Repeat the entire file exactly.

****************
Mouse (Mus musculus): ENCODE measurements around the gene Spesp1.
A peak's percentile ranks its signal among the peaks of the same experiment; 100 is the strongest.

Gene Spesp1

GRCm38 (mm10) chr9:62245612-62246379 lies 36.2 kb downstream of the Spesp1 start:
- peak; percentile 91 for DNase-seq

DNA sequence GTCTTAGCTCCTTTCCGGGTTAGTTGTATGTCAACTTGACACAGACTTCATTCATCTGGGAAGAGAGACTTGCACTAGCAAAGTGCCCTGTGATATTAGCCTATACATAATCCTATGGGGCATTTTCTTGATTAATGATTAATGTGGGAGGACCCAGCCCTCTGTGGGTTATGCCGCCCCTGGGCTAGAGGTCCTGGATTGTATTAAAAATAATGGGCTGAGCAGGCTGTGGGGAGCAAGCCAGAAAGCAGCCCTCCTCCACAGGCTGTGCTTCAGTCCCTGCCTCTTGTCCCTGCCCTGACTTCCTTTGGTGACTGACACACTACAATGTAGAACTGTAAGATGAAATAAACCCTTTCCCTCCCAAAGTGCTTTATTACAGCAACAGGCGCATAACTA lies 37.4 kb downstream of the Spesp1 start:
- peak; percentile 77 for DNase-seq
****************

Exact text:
Mouse (Mus musculus): ENCODE measurements around the gene Spesp1.
A peak's percentile ranks its signal among the peaks of the same experiment; 100 is the strongest.

Gene Spesp1

GRCm38 (mm10) chr9:62245612-62246379 lies 36.2 kb downstream of the Spesp1 start:
- peak; percentile 91 for DNase-seq

DNA sequence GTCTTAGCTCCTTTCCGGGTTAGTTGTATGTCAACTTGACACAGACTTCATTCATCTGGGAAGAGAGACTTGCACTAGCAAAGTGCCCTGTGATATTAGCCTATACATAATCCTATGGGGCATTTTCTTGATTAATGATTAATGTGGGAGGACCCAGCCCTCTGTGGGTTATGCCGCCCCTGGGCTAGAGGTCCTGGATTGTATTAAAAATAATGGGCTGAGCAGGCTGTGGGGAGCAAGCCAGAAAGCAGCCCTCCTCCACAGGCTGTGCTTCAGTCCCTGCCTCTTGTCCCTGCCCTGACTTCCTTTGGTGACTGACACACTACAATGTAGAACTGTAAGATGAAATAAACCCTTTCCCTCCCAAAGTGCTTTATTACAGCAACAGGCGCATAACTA lies 37.4 kb downstream of the Spesp1 start:
- peak; percentile 77 for DNase-seq